On the world stage, Time Magazine notes, “Between historic elections, populist movements in America and Europe and the loss of Prince, Muhammad Ali, Leonard Cohen, and more, 2016 was a year like no other. In the last 12 months, Donald Trump won the 2016 presidential election, the U.K. voted to leave the E.U. and the world witnessed the destruction of Aleppo and the desperation of its citizens through social media. In moments of hope, nearly 200 countries ratified the Paris climate change agreement, refugee athletes competed in the Olympics, the Chicago Cubs broke a century-long curse to win the World Series, and Native American water protectors stood firm at Standing Rock.”

Each year I pick a Tarot card from the Voyager Deck. For 2017 it was “The Magician.” Here’s what it said, in part: “The magician symbolizes the law of talent. Magic comes from the ancient Magh, meaning power. Your power comes from being a channel for the universe.” So here are the things I see coming in 2017:

  1. Love and fear compete for our attention.

In 1979 Gerald Jampolsky, M.D., wrote a little book, Love is Letting Go of Fear. In the introduction he says, “In 1975, the outside world saw me as a successful psychiatrist who appeared to have everything he wanted. But my inner world was chaotic, empty, unhappy, and hypocritical. My twenty-year marriage had recently ended in a painful divorce. I had become a heavy drinker and had developed chronic, disabling back pain as a means of handling guilt.”

Jampolsky found personal healing in A Course in Miracles, and founded the first Center for Attitudinal Healing in Marin County (My wife, Carlin, was one of the early volunteers). There are now centers throughout the world based on this simple statement: Teach only love for that is what you are. 2017 will bring multiple opportunities to promote love or fear. Choose love.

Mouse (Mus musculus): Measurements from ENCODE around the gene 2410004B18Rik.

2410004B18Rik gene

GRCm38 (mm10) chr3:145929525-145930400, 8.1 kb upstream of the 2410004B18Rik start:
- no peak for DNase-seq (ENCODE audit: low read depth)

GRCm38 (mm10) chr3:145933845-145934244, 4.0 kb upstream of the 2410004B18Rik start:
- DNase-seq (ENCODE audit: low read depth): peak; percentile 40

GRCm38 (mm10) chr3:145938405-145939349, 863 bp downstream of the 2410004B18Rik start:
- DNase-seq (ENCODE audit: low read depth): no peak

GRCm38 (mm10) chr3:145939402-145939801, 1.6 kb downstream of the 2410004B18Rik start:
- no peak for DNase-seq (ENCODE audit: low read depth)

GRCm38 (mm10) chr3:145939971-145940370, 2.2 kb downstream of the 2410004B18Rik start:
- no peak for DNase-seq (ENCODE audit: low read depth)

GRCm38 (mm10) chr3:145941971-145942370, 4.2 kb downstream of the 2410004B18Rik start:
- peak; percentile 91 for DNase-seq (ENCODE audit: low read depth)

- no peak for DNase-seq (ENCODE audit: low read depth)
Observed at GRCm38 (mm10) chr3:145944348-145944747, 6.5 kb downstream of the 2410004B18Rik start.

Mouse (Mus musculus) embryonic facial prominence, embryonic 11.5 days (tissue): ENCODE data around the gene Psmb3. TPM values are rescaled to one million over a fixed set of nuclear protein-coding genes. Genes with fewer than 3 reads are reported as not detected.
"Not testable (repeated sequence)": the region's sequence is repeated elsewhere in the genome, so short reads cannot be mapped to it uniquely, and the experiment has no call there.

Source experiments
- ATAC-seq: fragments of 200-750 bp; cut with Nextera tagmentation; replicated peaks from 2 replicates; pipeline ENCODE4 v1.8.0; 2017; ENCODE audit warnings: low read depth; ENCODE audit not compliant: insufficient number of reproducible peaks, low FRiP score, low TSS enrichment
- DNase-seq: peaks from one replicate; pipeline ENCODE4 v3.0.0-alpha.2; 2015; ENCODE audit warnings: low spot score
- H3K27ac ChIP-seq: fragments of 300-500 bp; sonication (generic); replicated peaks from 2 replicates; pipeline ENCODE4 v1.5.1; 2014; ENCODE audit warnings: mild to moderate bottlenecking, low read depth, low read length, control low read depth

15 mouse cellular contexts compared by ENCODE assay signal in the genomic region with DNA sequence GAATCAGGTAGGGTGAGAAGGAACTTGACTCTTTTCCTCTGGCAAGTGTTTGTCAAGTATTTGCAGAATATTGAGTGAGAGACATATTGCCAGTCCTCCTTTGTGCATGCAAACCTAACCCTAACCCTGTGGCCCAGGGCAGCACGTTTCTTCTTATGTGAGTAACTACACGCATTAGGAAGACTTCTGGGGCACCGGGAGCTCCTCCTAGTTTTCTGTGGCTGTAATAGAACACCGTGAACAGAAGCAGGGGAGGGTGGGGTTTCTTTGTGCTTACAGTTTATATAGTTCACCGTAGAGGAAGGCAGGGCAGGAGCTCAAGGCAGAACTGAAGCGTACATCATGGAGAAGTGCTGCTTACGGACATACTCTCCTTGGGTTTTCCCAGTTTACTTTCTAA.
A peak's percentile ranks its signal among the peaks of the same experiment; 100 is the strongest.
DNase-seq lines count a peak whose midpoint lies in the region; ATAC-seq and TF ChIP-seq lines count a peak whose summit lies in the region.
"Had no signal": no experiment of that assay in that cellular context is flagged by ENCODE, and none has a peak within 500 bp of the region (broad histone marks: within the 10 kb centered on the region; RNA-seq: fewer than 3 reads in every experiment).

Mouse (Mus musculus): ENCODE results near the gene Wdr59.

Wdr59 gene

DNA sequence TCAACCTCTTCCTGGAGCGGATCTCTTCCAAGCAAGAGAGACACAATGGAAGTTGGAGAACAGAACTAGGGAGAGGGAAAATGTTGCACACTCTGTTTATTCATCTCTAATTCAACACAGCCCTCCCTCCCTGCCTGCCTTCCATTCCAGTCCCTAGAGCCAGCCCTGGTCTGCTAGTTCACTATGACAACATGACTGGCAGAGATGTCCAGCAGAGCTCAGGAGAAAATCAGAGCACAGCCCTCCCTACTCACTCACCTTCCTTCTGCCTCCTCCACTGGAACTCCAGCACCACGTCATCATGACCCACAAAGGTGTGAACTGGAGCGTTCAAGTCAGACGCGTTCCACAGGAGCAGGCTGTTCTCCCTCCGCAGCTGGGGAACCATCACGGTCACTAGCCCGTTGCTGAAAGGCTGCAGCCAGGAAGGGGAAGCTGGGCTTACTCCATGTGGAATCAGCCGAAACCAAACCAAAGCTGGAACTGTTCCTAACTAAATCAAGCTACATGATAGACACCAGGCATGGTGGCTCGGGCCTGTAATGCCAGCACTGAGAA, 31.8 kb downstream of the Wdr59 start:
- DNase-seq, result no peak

1. Mental illness and mental health are turned upside down.

My father was the black sheep of the family. His brothers were all successful businessmen who focused on the bottom line and made lots of money. My father was a dreamer who wanted people to love each other and he became increasingly depressed when he couldn’t fit into the system. He was sent to a mental hospital, diagnosed as manic-depressive, and given shock treatments. He later escaped from the “nut house” and became a successful puppeteer in San Francisco and taught people from different cultures how to love one another. [Read more…]

The Soul’s Code: Embracing My Destiny as a Man

8muutamcwu4-jez-timmsLearning to make sense of our lives and fully embrace who we are is a life-long journey. I’ll be 73 years old in December and have been spending time recently reflecting on my life. In his book, The Soul’s Code: In Search of Character and Calling, James Hillman says that we must answer two related question about our lives:

  1. How do I put together into a coherent image the pieces of my life?
  2. How do I find the basic plot of my story?